Book coverOriginally published in 1918 by George H. Doran in NY and Hodder and Stoughton in London, two articles relating to the book entitled ‘On Foot Through Japan’ and ‘Adventures at the Bottle Inn’ by the same author were also published in the January and February 1918 editions of Harper Monthly magazine. Though this book has since been made available by a variety of publishers this review is based on the most recent Toyo Press publication in 2017.

The husband of the WWI photographer Helen Johns Kirtland (1890-1979), Lucian Swift Kirtland (1881-1965), a scion of the very prominent Kirtland family of Poland, Ohio (originally the Read more…

Book Review: Living Buddhas: The Self Mummified Monks Of Yamagata, Japan By Ken Jeremiah

August 17, 2017 2 comments

st AsianLong after death, these ascetics continue to be revered as Living Buddhas!

Living BuddhasCoincidental to the recent review of ‘The Old Jōruri Puppet Play ‘The Tale Of The High Priest Kōchi’ (himself a sokushinbutsu, or living mummy) at Diverse Japan this is, according to the author, the first English language book on the subject of the self-mummifying Buddhist monks of Yamagata Prefecture of North-Western Japan who, long after death, continue to be revered as Living Buddhas and are little known to the outside world. An earlier English language 20 page article from 1962 does exist, written by Ichirō Hori and entitled ‘Self-Mummified Buddhas in Japan. An Aspect of the Shugen-Dō (“Mountain Asceticism”) Sect’ (History of Religions, Vol. 1, No. 2. (Winter, 1962), pp. 222-242. The University of Chicago Press) and this is included in Read more…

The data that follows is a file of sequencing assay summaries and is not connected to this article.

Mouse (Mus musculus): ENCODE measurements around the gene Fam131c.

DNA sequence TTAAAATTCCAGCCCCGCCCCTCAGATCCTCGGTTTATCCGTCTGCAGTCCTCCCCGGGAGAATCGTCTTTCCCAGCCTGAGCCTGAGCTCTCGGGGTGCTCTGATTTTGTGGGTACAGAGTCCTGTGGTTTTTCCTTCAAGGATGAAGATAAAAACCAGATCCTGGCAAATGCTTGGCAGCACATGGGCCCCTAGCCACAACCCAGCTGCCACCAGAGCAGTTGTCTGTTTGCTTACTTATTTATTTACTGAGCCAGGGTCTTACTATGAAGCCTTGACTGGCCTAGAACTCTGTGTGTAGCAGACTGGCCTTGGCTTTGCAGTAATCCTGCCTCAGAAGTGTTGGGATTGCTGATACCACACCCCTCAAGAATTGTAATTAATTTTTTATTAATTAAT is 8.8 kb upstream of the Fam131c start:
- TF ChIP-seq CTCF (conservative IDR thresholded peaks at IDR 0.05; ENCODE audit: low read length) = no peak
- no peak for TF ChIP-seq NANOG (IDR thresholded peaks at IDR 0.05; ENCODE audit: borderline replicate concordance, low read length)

Book Review: Samurai Assassins: “Dark Murder” And The Meiji Restoration 1853-1868 By Romulus Hillsborough

June 25, 2017 4 comments

This first-ever account in English of the assassins who drove the revolution details one of the most volatile periods in Japanese history!

Samurai Assassins coverHillsborough refers to this, his latest book, as ‘a study of the ideology and psychology behind the “samurai revolution”’ and that it certainly is. Thankfully for once, it is not a book that focuses on or sensationalises the assassinations of ‘foreign barbarians’ in a period in Japan when political assassinations flourished, not least of which were those of the foreigners residing in Japan. This a fact attested to by the British Legation’s interpreter Thomas McClatchie, himself a student of Kenjutsu under Sakikabara Kenkichi, in his 1879 letter to Morita Kan’ya’s invitation to visit the Kabuki theatre – ‘In Japan people like the so called rōnin with their katana swords have long been in Read more…

Book Review: Where The Dead Pause And The Japanese Say Goodbye – A Journey By Marie Mutsuki Mockett

December 5, 2016 4 comments

Its pages are often full of a light that illuminates a fundamental human experience!

where-the-dead-pause-and-the-japanese-say-goodbyeOn Friday 11th March 2011 at 2.46pm local time the 9.0 magnitude Tōhoku Earthquake, the most powerful on record to have ever hit Japan, struck off the Pacific Coast of Tōhoku triggering Tsunami’s some of which reached up to 133 feet (40.5 metres) and travelled up to 6 miles (10 km) inland. Nearly 16,000 people were killed, over 6,000 injured and just over 2,500 people are still missing. It is against this back drop that Mutsuki Mockett weaves her way through a landscape of grief; that of her own personal, complicated, grief at the loss of her beloved father, and that of the people of the region from where some of her ancestors came. Read more…

Book Review: Japanese Stone Gardens: Origins, Meaning, Form

September 13, 2016 2 comments

Written by Stephen Mansfield with a foreword by Donald Richie!

japanese-stone-gardens-book-coverWith a foreword by the formidable Donald Ritchie, in itself a recommendation, the Japanese Stone Gardens is divided into two parts. The first covers the pivotal points during the development of the Japanese dry landscape garden (kare-sansui), often referred to these days as a Zen garden. It explains how this developed from the pre-animistic use of stones as markers of space to their use as connections to the natural world and the landscape, their use as mystical vectors with which to communicate with the Gods, the influence of Korea and China, their eventual Read more…